Avg: 2 from 1 vote
|Type:||Trad, 700 ft, 6 pitches, Grade III|
|FA:||Mike Nelson, Jim Scott, 1997|
|Page Views:||1,417 total, 15/month|
|Shared By:||Charles Vernon on Jan 31, 2010|
|Admins:||Greg Opland, Luke Bertelsen, JJ Schlick|
DescriptionRocktology was the best day of adventure I've had so far in Southern Arizona. The two star rating is given for the fact that it is a steep and exciting route, with great movement, that takes a devious path up a beautiful wall. As the name implies, the loose rock, bird shit, mediocre protection, and copious amounts of lichen detract from the quality, but certainly add to the adventure.
A word about lichen: Kerry's guide says to bring a wire brush, but we didn't take this seriously. BRING A WIRE BRUSH!
The description & topo in Kerry were more than adequate--if you want the full adventure, stop reading now.
Reference p. 125 of the guide for Kerry's route description, which I've annotated below. climbaz.com/Backcountry/pag…
The approach beta is perfect, except that simply starting by hiking on the bike trail makes more sense. It intersects the approach drainage. Instead of reversing the approach, we descended the gully between the Shark's Fin and the main wall. This was quick and offered great views of the whole wall, but had some bushwhacking, and a fixed rope rappel at one point.
The anchor bolts and occasional lead protection bolts all appeared to be in good shape, but protection is poor on several sections of 5.9 or 5.10 climbing. For that reason, plus mediocre rock in places, I think the route deserves an "R" rating.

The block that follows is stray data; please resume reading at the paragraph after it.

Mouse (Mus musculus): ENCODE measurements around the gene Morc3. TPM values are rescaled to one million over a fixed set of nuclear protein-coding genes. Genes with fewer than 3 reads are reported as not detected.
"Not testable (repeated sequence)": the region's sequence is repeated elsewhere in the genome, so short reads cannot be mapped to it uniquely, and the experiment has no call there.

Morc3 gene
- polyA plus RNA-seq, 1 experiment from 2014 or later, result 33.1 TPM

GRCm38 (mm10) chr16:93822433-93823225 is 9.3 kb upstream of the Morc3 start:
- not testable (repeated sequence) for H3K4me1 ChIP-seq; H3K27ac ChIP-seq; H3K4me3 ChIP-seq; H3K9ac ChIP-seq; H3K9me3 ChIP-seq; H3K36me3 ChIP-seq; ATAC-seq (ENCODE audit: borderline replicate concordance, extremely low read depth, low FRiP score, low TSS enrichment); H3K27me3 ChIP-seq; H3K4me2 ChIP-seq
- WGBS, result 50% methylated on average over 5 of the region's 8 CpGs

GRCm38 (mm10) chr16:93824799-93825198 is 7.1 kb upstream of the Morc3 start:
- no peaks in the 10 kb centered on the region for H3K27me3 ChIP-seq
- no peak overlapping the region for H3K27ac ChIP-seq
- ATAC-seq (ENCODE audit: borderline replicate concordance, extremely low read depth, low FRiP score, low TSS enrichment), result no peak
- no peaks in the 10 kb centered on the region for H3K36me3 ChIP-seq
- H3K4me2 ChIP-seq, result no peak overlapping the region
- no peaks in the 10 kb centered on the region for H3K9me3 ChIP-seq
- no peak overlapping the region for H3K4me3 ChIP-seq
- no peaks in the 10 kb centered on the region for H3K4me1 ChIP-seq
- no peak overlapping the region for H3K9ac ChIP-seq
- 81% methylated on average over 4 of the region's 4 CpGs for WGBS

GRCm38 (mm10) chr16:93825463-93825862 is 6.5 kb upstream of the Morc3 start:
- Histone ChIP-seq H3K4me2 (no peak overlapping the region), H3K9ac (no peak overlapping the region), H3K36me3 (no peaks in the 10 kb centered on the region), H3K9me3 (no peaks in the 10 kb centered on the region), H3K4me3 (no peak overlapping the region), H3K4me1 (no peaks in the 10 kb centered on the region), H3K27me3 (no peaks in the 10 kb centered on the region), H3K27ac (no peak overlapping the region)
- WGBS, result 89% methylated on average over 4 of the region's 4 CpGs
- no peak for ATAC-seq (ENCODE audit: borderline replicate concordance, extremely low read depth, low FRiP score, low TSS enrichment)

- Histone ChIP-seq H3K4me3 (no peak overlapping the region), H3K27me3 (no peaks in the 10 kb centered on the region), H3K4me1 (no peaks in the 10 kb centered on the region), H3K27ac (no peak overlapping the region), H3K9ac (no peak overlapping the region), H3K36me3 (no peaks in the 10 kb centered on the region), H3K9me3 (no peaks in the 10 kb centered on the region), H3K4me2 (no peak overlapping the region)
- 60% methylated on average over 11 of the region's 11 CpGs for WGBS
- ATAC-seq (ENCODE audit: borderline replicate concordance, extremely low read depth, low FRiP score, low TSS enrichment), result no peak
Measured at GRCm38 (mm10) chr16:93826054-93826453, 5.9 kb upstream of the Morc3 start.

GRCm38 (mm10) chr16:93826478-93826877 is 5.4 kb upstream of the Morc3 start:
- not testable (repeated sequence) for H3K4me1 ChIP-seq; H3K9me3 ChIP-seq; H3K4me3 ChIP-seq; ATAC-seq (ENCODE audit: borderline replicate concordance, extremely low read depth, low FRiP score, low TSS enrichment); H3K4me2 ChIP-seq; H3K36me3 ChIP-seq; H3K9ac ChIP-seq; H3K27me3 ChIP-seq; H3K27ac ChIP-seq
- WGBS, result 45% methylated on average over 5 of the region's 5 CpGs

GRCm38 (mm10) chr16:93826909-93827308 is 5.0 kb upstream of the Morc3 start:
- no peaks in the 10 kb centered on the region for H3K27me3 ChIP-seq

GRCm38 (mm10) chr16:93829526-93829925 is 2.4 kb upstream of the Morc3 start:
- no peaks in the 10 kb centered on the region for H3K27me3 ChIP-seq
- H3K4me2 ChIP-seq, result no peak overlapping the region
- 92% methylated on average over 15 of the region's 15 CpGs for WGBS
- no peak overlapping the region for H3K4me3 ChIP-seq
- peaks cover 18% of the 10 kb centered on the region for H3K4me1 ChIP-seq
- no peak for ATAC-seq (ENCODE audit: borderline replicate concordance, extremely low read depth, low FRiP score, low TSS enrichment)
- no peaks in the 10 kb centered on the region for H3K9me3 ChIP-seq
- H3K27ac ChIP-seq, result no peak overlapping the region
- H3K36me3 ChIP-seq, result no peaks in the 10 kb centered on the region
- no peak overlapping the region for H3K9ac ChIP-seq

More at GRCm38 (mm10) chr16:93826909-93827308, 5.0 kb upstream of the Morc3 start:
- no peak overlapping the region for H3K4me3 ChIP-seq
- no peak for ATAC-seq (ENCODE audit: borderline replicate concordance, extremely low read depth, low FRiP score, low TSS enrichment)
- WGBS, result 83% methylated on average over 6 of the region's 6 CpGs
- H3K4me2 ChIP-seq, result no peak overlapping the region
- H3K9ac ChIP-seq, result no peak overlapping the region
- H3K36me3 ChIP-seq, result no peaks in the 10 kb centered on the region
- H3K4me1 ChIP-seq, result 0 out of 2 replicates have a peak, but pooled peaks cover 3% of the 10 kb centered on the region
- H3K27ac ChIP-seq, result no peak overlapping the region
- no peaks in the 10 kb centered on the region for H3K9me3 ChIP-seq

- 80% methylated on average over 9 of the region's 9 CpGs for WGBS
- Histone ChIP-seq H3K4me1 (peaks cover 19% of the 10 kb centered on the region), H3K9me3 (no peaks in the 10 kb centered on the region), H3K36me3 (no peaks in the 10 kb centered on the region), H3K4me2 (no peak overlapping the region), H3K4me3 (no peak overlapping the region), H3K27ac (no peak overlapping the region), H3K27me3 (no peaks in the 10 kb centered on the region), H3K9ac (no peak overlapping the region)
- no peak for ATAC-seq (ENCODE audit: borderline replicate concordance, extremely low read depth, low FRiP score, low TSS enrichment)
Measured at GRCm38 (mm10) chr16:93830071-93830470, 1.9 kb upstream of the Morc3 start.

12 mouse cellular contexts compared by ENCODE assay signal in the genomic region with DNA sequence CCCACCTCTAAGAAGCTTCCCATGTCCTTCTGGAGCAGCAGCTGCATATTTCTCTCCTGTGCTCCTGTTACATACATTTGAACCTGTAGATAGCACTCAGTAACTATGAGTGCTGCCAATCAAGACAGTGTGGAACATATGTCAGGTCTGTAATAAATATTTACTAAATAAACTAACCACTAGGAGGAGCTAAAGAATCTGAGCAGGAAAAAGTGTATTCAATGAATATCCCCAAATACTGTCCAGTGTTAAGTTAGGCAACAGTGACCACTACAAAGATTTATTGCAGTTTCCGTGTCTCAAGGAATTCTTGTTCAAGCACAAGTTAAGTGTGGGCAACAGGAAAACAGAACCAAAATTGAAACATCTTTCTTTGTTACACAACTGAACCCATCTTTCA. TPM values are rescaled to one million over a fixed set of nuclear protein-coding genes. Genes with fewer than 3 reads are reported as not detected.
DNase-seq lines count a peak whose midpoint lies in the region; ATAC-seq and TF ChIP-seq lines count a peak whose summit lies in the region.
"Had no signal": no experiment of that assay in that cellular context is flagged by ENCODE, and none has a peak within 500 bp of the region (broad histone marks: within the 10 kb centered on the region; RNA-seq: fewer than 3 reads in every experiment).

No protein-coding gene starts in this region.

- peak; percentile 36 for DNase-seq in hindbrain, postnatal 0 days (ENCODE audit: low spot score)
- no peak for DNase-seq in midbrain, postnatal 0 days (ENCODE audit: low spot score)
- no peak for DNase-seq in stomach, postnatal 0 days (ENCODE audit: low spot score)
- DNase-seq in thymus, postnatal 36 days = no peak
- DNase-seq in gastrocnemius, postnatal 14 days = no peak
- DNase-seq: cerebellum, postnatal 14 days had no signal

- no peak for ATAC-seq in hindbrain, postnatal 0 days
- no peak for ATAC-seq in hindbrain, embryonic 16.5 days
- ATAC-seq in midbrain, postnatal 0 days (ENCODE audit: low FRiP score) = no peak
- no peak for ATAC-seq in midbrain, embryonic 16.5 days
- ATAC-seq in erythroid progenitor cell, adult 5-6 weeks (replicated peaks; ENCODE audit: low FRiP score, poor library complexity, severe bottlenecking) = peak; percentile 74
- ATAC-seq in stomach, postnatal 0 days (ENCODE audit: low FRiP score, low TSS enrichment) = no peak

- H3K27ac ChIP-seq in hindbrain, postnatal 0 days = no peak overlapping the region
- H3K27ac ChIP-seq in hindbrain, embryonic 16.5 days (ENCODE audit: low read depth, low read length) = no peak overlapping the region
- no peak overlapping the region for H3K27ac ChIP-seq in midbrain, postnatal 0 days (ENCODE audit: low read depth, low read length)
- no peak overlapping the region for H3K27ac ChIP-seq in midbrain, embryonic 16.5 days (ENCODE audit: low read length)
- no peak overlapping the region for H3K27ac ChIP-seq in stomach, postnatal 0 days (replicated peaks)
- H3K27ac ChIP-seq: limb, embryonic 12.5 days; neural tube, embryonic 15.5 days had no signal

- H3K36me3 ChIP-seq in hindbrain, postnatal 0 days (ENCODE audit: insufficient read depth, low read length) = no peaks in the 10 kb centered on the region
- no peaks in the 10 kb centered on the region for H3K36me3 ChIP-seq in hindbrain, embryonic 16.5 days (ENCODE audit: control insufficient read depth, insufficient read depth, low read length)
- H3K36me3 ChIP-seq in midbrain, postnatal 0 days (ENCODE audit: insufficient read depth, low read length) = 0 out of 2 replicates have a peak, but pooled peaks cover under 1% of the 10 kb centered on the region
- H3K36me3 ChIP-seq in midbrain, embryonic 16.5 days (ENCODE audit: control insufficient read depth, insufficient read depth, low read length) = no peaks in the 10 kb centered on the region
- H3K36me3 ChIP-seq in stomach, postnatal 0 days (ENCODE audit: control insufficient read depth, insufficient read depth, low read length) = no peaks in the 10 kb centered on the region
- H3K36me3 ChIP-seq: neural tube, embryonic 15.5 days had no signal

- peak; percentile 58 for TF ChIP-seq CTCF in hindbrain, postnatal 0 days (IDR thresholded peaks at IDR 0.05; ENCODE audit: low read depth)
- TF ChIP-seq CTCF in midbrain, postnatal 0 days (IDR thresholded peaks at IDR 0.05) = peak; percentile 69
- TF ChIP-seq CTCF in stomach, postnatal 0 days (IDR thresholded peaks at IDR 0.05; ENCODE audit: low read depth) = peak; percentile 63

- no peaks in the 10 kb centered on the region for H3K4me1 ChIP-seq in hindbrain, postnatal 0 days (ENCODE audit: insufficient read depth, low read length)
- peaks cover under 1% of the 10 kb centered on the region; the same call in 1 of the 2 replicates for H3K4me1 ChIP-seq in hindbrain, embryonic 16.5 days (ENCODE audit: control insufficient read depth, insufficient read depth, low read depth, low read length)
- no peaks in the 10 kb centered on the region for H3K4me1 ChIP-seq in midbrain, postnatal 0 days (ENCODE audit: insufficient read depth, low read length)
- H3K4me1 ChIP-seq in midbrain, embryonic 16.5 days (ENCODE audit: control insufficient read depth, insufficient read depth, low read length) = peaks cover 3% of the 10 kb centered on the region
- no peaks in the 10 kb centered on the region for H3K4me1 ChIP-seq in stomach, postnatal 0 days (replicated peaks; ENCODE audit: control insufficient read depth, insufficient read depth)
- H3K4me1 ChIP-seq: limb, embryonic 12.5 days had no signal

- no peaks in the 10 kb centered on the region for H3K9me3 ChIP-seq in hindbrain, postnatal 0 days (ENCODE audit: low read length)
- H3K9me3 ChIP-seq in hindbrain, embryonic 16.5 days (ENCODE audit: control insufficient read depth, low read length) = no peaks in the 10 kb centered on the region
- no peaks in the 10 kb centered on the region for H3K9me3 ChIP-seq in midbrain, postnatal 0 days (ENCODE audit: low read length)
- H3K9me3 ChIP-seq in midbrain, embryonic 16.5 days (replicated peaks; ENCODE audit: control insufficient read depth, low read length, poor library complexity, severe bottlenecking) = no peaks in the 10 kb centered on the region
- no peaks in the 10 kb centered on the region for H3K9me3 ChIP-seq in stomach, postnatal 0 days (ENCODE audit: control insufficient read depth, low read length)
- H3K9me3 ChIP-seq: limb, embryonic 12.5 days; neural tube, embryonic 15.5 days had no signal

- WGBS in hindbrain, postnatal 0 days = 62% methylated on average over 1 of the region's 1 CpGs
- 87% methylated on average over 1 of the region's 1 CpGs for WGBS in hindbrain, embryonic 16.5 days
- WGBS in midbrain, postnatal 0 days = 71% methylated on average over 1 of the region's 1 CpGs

P1: The left side of the pillar is the obvious way to go, but we climbed the right side which was far less vegetated.
P2: Very obvious. Don't get discouraged by the loose rock at the beginning, as the rock gets better (but the bird shit gets worse). Fun head-jam move (save # 1.5 or 2 friend) at the top to a crappy hanging belay.
P3: An intricate, exciting pitch. After clipping the lone bolt, do not move into the more obvious cracks 10 feet to the left. Step left from the bolt, but then work up and slightly right to the alcove mid-pitch. The pro is poor but the climbing never gets harder than 5.9. (At least one climber took a ~50 foot fall off this pitch, resulting in injury and retreat, when a hold broke and pro pulled.)
Above the alcove I deviated slightly from the topo, essentially climbing the right-leaning ramp shown on the topo(a fairly indistinct feature), to gain the left-leaning ramp. This worked out well. The 5.10 crack-to-face variation looks high quality.
P4: If I did this again I would belay from a crack at a good stance below the bolt protecting the (really cool) crux roof, and then combine the remainder of P4 w/P5. Among other things, this would eliminate rope drag on the slabby, "thought-provoking 10a moves" which were the mental crux of the route. I put in 4 pieces above the bolt but didn't like any, and here the route is buried in lichen rather than merely covered in it.
P5: short and chossy.
P6: due to time constraints, we unfortunately did not do P6. It looked pretty straightforward, at least to start.
LocationThe first two pitches are very obvious down to the right, once you come around the corner at the top of the Shark's Fin. The first pitch starts up the obvious, huge detached pillar, and the second pitch climbs a prominent right-facing, right-leaning corner above.
Descent: Kerry describes rapping the route (2 ropes) from the top of P6, though it is undoubtedly possible to continue to the summit. From the top of P3 we made it all the way to the top of P1 w/60 meter ropes. The anchor are good bolts, but the slings we found were ancient--we replaced the ones we rapped from with good slings.